Posttraumatic Growth Among HIV/AIDS Patients1


  • Joel E. Milam

    Corresponding author
    1. Institute for Health Promotion and Disease Prevention Research Department of Preventive Medicine Keck School of Medicine University of Southern California
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    This study was supported by NIMH RO1MH57208, while the author was supported by NCI T32CA09492. Support was also provided by the California Collaborative Treatment Group, funded by the Universitywide AIDS Research Program of the State of California, and by the Centers for Disease Control. The author thanks Jean Richardson, Sue Stoyanoff, Gary Marks, Beth Meyerowitz, Alexandra Levine, Chih-Ping Chou, Luanne Rorhbach, and the Partnership for Health study staff and participants for their help and generosity in this research effort.

Correspondence concerning this article should be addressed to Joel Milam, Department of Preventive Medicine, University of Southern California, 1441 Eastlake Avenue, Los Angeles, CA 90033-9175. E-mail:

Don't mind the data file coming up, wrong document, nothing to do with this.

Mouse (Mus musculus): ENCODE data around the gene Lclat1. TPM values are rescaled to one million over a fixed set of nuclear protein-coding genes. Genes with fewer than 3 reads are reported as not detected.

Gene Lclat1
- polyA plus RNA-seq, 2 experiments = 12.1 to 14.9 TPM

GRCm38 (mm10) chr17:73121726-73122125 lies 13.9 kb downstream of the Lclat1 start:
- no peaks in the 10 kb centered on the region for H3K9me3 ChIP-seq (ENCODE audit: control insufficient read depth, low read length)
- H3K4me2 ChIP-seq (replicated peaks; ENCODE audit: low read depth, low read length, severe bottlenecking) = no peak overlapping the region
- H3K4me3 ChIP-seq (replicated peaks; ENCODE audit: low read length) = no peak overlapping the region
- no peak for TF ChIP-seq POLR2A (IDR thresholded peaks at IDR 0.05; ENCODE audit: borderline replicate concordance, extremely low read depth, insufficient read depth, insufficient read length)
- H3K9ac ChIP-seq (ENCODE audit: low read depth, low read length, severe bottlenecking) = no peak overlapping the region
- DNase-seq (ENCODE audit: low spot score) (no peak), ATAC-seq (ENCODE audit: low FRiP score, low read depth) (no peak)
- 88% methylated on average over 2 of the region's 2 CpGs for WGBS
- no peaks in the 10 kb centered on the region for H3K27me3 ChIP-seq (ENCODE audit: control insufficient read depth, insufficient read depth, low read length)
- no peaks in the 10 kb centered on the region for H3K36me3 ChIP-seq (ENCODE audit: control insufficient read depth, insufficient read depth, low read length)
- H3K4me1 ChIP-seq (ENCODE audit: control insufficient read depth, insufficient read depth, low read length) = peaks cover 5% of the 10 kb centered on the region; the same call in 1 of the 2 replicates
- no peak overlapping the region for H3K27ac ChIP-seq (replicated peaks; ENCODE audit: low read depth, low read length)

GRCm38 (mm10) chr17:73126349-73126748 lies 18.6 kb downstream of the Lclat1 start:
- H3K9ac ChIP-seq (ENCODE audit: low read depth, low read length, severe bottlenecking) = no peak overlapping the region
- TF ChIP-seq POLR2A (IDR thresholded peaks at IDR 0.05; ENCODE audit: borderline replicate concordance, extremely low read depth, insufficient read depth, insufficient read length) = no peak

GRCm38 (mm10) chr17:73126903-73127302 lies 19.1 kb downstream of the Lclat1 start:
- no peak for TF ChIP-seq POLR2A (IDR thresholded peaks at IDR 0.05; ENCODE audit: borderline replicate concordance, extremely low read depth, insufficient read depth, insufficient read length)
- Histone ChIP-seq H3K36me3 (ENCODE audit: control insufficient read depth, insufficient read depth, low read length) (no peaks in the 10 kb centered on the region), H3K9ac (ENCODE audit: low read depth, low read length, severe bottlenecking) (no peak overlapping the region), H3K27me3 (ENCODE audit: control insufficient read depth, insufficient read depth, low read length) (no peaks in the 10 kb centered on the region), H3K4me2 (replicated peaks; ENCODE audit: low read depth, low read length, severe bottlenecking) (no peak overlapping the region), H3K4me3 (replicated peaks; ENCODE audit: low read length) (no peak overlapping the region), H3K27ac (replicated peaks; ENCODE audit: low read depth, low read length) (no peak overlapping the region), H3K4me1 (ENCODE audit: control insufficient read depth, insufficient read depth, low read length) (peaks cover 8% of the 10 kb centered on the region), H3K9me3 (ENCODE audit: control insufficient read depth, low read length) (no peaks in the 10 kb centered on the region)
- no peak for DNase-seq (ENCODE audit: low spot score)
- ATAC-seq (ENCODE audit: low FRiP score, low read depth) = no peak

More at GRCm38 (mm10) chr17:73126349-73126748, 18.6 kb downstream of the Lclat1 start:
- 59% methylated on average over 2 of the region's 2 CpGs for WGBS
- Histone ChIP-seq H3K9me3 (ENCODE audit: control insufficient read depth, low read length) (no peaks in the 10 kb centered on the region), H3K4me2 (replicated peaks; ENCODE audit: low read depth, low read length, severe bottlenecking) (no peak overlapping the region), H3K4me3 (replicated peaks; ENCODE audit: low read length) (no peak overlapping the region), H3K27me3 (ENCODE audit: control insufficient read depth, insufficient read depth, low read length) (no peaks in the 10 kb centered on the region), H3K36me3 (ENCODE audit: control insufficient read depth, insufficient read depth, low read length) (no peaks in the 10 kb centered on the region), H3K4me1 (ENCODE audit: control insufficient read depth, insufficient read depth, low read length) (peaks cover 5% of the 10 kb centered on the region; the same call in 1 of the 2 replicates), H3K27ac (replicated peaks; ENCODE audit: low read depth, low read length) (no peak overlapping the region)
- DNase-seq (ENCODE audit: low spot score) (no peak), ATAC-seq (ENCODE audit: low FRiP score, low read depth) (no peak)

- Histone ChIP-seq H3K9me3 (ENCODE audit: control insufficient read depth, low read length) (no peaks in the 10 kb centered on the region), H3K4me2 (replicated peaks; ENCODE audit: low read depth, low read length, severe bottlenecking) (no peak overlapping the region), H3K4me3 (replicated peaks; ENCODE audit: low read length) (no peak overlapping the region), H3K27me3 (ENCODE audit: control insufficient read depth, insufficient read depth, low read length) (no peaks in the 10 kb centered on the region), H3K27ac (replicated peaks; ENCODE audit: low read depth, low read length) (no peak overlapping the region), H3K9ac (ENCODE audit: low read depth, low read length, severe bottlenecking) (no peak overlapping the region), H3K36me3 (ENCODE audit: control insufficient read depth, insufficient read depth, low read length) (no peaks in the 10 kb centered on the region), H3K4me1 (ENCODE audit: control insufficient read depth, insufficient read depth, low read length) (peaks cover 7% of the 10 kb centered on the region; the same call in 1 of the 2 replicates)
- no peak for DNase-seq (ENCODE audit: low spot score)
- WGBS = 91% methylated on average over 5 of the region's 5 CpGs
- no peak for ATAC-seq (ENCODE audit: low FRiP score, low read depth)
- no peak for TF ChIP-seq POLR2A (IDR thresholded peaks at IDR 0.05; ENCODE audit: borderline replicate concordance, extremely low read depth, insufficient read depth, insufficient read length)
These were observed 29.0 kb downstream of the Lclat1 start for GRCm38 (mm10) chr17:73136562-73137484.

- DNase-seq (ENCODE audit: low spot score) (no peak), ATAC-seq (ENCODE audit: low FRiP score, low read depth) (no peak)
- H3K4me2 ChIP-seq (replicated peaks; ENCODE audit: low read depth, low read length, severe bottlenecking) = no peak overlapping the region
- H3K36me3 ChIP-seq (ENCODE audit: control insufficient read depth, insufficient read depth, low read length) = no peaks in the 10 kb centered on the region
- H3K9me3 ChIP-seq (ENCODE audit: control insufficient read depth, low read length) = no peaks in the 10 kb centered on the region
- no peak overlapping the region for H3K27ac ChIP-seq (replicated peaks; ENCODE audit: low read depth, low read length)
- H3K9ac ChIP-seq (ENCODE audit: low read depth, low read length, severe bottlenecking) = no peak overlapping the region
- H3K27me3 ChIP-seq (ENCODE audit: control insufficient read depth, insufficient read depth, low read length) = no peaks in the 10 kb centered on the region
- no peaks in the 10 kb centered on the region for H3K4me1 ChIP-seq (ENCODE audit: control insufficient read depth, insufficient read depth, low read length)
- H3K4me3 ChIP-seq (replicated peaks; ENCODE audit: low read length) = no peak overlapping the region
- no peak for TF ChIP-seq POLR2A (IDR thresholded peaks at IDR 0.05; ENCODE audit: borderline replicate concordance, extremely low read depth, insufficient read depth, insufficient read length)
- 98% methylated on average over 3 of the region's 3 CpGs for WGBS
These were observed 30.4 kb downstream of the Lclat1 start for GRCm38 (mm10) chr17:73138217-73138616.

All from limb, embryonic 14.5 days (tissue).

Correlates (n= 835 at Time 1) and predictors (n= 434 at Time 2) of posttraumatic growth (PTG; perceiving positive life changes stemming from diagnosis) over 1.6 years were examined among a diverse sample of HIV/AIDS patients. PTG was common–59% of participants reported to have experienced at least moderate positive changes since diagnosis. At Time 1, PTG had significant negative associations with age, alcohol use, depression, and pessimism; and positive associations with African American ethnicity (vs. White), female gender, eating a healthy diet, and optimism. At Time 2, religiosity was positively associated with PTG. The process of experiencing PTG over time was associated with lower levels of depression over time. Although the underlying process of PTG remains unclear, these results suggest that PTG is worthy of intervention focus.